Entering Africa

mosqueWe left the port of Sines in southern Portugal with high hopes of adventure as we set off for the passage away from Europe towards a new continent. The winds seemed to take their lead from our own elation and we were soon skimming across the Atlantic Ocean at an exhilarating seven knots with the rocky coast or Portugal rapidly diminishing in our wake. Dolphins leaped at our bow and the occasional leatherback turtle peered at us from the choppy seas.

olives

After only two days at sea, our second dawn saw the sun rising above the hazy horizon which soon revealed the low hills of Morocco and the harbour of Mohammedia. By lunch time we were tied up in a tight little harbour surrounded by rafts of slightly dodgy fishing boats and were attended by a swarm of well-wishing locals all shouting enthusiastic recommendations on how to tie our lines to the dock.  In the background the wailing of a Muslim call to prayer pierced the general clamour of the harbour and the warm breeze carried exotic smells. Soon we had the customs and immigration clambering (somewhat unsteadily) on board and beginning the arduous round of paper-work.

pulling-the-tail

sniffing-a-flowerOnce we had signed all the required forms, had our passports stamped and (with some trepidation) handed over all our ships documents for the duration of our stay, we were free to explore our first stop in Africa. With only two days of sailing we have truly arrived in a different planet. The warm climate has nurtured a profusion of green growth – the alleys are lined with palms and bright flowers and every spare patch of ground seems to play out a vegetative battle for space ending in a leafy profusions. Cats wander everywhere, leaping out of bins at the most unexpected moments and harassing enthusiastic puppies. Winding streets make a maze through the old medina where stalls of exotic wares dazzle the eyes cat-attackand the prominent minaret of the local mosque is the only landmark. Folk dressed in traditional veils and robes mix freely with more liberal elements with modern clothes and cheeky children take full advantage of the fact that I didn’t know the work for “no” in Arabic – one child climbed all over me and had a good attempt at pulling poor old Sparrows tails off! Seems they are not used to dogs and scruffy sailors in these parts …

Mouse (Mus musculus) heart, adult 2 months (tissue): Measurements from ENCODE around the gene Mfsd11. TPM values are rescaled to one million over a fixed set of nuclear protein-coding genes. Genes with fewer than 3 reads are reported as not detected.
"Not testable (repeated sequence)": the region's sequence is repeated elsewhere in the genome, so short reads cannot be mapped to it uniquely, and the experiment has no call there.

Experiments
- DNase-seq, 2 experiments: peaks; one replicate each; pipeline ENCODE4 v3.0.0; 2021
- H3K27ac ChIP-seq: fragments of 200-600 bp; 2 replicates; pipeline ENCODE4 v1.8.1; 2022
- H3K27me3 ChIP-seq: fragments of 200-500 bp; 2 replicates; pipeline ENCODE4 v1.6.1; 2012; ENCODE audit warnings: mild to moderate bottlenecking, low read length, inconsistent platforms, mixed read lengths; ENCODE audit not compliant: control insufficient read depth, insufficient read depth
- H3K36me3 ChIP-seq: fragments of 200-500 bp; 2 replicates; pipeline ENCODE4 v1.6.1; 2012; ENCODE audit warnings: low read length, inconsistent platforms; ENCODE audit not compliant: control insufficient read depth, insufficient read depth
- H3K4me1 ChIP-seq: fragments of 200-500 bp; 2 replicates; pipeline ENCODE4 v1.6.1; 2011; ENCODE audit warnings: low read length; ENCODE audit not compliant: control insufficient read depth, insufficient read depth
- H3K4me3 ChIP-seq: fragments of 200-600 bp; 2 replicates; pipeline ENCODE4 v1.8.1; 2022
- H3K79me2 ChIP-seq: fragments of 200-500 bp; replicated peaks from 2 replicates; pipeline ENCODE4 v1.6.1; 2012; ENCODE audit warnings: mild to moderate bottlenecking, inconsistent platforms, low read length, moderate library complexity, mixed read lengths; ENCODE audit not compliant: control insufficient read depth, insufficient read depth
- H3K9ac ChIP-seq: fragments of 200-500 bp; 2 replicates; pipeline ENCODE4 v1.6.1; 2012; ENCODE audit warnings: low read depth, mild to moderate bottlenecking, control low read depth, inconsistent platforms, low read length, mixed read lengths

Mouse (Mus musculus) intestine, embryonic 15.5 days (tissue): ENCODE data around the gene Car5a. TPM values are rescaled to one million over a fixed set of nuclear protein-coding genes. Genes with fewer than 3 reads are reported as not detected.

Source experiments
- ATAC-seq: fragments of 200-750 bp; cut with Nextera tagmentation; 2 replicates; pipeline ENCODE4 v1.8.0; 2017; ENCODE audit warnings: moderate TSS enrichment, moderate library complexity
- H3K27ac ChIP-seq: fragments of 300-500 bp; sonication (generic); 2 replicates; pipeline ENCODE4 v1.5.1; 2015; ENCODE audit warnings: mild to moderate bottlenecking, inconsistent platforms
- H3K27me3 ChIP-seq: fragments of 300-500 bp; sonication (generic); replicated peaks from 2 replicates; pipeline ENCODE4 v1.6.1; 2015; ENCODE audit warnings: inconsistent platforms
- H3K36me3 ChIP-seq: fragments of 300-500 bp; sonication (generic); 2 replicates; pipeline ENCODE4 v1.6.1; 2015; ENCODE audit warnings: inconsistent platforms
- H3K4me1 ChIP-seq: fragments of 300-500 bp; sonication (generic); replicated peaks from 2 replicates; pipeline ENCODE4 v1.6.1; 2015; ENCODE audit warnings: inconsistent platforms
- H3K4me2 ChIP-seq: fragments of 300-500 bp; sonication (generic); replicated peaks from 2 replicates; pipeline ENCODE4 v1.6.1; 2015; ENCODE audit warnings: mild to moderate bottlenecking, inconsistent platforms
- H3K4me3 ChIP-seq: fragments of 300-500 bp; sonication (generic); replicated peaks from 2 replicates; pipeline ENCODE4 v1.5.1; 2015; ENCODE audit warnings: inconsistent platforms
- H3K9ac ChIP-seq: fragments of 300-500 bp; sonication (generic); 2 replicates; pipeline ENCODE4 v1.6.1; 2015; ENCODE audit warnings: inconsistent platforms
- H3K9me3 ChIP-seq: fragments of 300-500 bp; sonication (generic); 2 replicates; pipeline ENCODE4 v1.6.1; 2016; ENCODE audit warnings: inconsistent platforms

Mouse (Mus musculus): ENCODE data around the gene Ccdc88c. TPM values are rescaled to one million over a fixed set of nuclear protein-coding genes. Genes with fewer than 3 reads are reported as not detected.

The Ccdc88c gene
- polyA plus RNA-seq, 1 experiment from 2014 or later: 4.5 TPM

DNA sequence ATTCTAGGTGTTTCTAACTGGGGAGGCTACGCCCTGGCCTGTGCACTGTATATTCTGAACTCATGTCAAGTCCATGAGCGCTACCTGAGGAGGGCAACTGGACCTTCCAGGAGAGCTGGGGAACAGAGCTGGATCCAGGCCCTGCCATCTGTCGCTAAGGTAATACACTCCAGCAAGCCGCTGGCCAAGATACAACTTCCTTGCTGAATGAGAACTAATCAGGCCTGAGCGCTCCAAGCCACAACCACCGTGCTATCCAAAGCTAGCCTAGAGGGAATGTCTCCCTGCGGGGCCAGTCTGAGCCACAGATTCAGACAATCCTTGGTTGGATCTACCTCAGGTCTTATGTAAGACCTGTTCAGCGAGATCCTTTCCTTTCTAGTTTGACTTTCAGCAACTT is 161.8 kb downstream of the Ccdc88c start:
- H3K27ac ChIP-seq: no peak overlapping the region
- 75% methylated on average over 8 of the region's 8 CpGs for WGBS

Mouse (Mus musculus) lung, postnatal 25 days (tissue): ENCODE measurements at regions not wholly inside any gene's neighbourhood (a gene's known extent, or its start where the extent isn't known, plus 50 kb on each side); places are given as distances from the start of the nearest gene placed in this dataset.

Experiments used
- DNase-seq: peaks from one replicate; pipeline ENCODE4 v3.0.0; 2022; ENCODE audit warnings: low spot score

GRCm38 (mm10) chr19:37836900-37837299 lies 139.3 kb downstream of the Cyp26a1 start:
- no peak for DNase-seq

This entry was posted in Morocco. Bookmark the permalink.

Leave a Reply

Your email address will not be published.